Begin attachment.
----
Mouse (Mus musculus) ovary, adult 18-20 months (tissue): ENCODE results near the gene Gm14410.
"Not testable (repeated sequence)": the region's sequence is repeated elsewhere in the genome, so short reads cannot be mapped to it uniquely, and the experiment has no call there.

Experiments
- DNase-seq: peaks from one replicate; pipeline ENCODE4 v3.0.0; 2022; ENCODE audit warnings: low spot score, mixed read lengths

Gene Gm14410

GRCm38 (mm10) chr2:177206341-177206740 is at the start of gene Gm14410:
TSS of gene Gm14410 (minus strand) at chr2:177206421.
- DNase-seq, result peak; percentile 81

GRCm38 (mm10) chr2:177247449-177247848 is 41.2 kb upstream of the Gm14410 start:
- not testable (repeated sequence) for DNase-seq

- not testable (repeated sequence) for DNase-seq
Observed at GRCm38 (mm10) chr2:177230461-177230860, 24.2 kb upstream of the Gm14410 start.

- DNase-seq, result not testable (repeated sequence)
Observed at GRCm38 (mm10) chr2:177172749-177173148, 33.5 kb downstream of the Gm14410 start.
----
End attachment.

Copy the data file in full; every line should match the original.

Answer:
Mouse (Mus musculus) ovary, adult 18-20 months (tissue): ENCODE results near the gene Gm14410.
"Not testable (repeated sequence)": the region's sequence is repeated elsewhere in the genome, so short reads cannot be mapped to it uniquely, and the experiment has no call there.

Experiments
- DNase-seq: peaks from one replicate; pipeline ENCODE4 v3.0.0; 2022; ENCODE audit warnings: low spot score, mixed read lengths

Gene Gm14410

GRCm38 (mm10) chr2:177206341-177206740 is at the start of gene Gm14410:
TSS of gene Gm14410 (minus strand) at chr2:177206421.
- DNase-seq, result peak; percentile 81

GRCm38 (mm10) chr2:177247449-177247848 is 41.2 kb upstream of the Gm14410 start:
- not testable (repeated sequence) for DNase-seq

- not testable (repeated sequence) for DNase-seq
Observed at GRCm38 (mm10) chr2:177230461-177230860, 24.2 kb upstream of the Gm14410 start.

- DNase-seq, result not testable (repeated sequence)
Observed at GRCm38 (mm10) chr2:177172749-177173148, 33.5 kb downstream of the Gm14410 start.